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Corporate Security/Crime Control

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by Jan K. Allen

SBJ Contributing Writer

Office complex owners are becoming increasingly aware of the need for security measures, according to Len Pense, owner of Dynamark Security Centers.

"It's more and more apparent to business owners they must have some sort of security system in place today," Pense said.

Many public buildings now have surveillance cameras, electronic door locks and panic buttons placed at strategic locations, and some have a guard on duty, as well, during business hours, Pense said.

Industrial complexes have historically had tight entry control, Pense said. Commercial complexes are moving in that direction.

Electronic equipment is getting more affordable all the time. In Springfield, there is talk of making individual transmitters available to the general public, connected to the 911 system, Pense said.

Dynamark already has this system in place for one of its commercial customers. The small, inconspicuous device can be placed on a key chain or worn on the user's clothing.

When activated, the unit alerts the security company and pinpoints the location of the user.

The system, including use of the transmitter, costs about $100 per year. It can accommodate up to 65 million users.

Many businesses don't think of adding security to their budget until something happens, according to Shirley Wheeler, corporate manager for Midwest Security Inc.

The only way to ensure employee safety is with an on-site security person, Wheeler said. But most offices don't have guards on duty during business hours, she added.

Many high-risk businesses, such as banks, have a guard force in combination with electronic systems, but office complexes are less inclined to include sophisticated equipment and manpower in their budgets.

"It will come eventually, as Springfield keeps growing," Wheeler said.

Rod Troutz, area selling manager for ADT Security Systems, said the time is already here.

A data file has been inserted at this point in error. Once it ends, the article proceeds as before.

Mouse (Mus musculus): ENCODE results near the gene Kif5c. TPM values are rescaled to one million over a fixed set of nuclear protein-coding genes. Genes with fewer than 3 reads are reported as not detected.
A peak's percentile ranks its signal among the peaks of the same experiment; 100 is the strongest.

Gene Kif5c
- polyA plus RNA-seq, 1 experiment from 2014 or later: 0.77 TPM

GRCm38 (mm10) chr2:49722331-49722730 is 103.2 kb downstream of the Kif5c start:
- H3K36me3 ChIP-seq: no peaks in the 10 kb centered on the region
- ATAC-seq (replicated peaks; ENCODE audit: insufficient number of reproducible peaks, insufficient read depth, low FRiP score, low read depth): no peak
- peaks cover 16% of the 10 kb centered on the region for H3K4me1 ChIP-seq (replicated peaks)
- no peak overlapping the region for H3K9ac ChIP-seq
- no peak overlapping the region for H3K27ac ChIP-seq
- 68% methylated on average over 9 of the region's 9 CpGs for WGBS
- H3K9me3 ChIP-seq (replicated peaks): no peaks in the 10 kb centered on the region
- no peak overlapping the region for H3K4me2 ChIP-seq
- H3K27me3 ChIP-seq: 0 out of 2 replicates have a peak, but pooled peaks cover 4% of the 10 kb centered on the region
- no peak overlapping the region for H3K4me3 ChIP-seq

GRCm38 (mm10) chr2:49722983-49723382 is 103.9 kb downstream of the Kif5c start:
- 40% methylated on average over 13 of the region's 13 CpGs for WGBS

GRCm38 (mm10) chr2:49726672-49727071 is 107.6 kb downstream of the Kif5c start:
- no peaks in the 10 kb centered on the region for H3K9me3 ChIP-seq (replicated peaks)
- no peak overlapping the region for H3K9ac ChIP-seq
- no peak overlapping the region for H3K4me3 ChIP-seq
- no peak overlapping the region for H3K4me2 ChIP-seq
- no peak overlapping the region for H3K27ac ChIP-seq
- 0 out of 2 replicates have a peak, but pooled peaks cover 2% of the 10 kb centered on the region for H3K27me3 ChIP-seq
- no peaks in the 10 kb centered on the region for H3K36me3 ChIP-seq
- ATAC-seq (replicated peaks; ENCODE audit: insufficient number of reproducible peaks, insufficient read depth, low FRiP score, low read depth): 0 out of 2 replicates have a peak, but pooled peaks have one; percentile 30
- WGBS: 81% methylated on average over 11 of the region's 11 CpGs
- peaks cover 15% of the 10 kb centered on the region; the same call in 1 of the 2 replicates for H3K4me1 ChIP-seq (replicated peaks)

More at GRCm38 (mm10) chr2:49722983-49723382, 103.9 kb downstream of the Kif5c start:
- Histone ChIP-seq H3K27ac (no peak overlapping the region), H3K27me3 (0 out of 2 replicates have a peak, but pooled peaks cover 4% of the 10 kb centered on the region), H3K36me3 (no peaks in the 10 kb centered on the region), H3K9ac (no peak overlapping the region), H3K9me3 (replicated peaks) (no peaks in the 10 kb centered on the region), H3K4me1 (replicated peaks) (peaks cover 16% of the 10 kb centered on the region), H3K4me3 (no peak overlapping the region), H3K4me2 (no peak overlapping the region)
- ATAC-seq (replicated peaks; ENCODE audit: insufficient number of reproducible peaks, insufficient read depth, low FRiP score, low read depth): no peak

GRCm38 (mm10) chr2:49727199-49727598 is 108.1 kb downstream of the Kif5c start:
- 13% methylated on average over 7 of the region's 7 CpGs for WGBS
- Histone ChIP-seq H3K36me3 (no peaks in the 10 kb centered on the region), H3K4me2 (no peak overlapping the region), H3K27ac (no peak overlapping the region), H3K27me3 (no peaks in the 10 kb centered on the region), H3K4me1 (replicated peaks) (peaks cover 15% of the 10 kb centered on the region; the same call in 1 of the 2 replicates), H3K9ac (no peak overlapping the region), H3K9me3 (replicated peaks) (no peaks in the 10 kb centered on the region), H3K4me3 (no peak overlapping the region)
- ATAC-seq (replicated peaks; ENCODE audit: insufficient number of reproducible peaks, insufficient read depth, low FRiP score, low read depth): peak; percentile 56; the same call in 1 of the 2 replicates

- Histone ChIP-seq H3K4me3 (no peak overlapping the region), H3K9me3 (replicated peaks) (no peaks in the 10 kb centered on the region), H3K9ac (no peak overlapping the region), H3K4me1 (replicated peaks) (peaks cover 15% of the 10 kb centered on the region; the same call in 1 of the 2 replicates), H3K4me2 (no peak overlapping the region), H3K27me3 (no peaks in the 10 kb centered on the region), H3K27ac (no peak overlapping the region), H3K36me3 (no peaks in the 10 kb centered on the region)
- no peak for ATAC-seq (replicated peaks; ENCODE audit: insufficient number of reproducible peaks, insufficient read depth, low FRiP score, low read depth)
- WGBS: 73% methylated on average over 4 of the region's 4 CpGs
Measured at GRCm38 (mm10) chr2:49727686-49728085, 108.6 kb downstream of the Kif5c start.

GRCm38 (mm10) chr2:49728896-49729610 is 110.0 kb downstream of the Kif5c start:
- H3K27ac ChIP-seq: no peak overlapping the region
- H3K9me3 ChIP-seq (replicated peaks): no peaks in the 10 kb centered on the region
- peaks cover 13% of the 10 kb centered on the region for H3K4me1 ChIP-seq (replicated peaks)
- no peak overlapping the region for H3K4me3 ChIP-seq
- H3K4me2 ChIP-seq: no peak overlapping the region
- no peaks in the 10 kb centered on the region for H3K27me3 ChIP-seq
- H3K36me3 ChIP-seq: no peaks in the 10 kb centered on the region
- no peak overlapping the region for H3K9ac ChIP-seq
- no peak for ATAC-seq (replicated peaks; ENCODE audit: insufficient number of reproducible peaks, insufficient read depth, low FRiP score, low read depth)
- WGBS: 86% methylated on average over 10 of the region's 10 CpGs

"Any public building is at risk," Troutz said.

Most bigger office buildings have some type of security system, and about 50 percent to 60 percent of smaller businesses maintain systems, he said.

Government complexes have become especially wary since the Oklahoma bombing. All federal buildings have gotten tighter in their security, Troutz stated.

ADT provides equipment maintenance and training for the staff in buildings where its systems are installed.

The No. 1 cause of false alarms is user error, Troutz said. The company works with building managers, who pass the training program along to tenants, to avoid problems with usage.

Troutz also said that parking-lot surveillance is becoming more prevalent for larger complexes. It is not only a good safety measure, but helps the liability factor, he said.

Corporate Centre takes security seriously and offers 24-hour security service to its tenants, according to Glen Alexander, property manager for the complex.

Electronic surveillance is combined with an on-duty guard, which the leasing office will dispatch if a problem arises, Alexander said.

"We evaluate the system periodically and see if we're up with the times," Alexander said.

He indicated the company surveys tenants each time it looks at the system to provide feedback for the evaluation.

"Today's tenant needs are different than they used to be. The world is changing, and things are happening," he said.

Rick Walker, leasing manager for Plaza Towers, said he feels security in commercial complexes is lagging behind industrial buildings, but added that security measures are becoming more common in business.

The '90s is a fair time frame for increased concern, Walker said. The biggest challenge to date in his building is vandalism.

Plaza Towers has electronic surveillance and a night guard. Tenants can call the leasing offices in the daytime and the security guard in the evening if a problem arises.

Despite the risk to property, people protection is the priority at the towers, according to Walker.

"If you concentrate on people protection, facility protection naturally falls in behind it," he said.

More and more businesses are hom-

ing in on the need to be watchful, Pense said.

Since every business is different, companies that do not have systems in place should have surveys made to determine their individual risk factors and needs, Pense said.

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